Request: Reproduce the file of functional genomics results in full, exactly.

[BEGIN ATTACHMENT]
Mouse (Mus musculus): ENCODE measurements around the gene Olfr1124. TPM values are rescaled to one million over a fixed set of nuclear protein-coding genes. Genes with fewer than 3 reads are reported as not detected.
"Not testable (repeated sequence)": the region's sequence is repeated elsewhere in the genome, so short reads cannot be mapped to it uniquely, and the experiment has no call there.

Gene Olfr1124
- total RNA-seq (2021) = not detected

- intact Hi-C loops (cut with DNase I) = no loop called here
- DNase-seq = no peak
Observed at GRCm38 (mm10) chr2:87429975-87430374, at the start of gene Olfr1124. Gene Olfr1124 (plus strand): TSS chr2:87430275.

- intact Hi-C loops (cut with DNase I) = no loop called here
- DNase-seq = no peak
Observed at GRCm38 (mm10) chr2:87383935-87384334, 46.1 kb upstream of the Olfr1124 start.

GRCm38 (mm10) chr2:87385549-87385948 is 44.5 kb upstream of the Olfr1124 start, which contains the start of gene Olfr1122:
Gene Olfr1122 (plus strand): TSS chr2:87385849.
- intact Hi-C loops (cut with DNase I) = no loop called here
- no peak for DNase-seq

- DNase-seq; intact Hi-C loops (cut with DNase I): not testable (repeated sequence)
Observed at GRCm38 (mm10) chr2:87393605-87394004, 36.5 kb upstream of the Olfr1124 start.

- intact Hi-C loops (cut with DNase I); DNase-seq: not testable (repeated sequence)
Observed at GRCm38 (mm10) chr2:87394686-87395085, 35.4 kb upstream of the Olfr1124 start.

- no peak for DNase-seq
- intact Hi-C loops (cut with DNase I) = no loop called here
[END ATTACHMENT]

Mouse (Mus musculus): ENCODE measurements around the gene Olfr1124. TPM values are rescaled to one million over a fixed set of nuclear protein-coding genes. Genes with fewer than 3 reads are reported as not detected.
"Not testable (repeated sequence)": the region's sequence is repeated elsewhere in the genome, so short reads cannot be mapped to it uniquely, and the experiment has no call there.

Gene Olfr1124
- total RNA-seq (2021) = not detected

- intact Hi-C loops (cut with DNase I) = no loop called here
- DNase-seq = no peak
Observed at GRCm38 (mm10) chr2:87429975-87430374, at the start of gene Olfr1124. Gene Olfr1124 (plus strand): TSS chr2:87430275.

- intact Hi-C loops (cut with DNase I) = no loop called here
- DNase-seq = no peak
Observed at GRCm38 (mm10) chr2:87383935-87384334, 46.1 kb upstream of the Olfr1124 start.

GRCm38 (mm10) chr2:87385549-87385948 is 44.5 kb upstream of the Olfr1124 start, which contains the start of gene Olfr1122:
Gene Olfr1122 (plus strand): TSS chr2:87385849.
- intact Hi-C loops (cut with DNase I) = no loop called here
- no peak for DNase-seq

- DNase-seq; intact Hi-C loops (cut with DNase I): not testable (repeated sequence)
Observed at GRCm38 (mm10) chr2:87393605-87394004, 36.5 kb upstream of the Olfr1124 start.

- intact Hi-C loops (cut with DNase I); DNase-seq: not testable (repeated sequence)
Observed at GRCm38 (mm10) chr2:87394686-87395085, 35.4 kb upstream of the Olfr1124 start.

- no peak for DNase-seq
- intact Hi-C loops (cut with DNase I) = no loop called here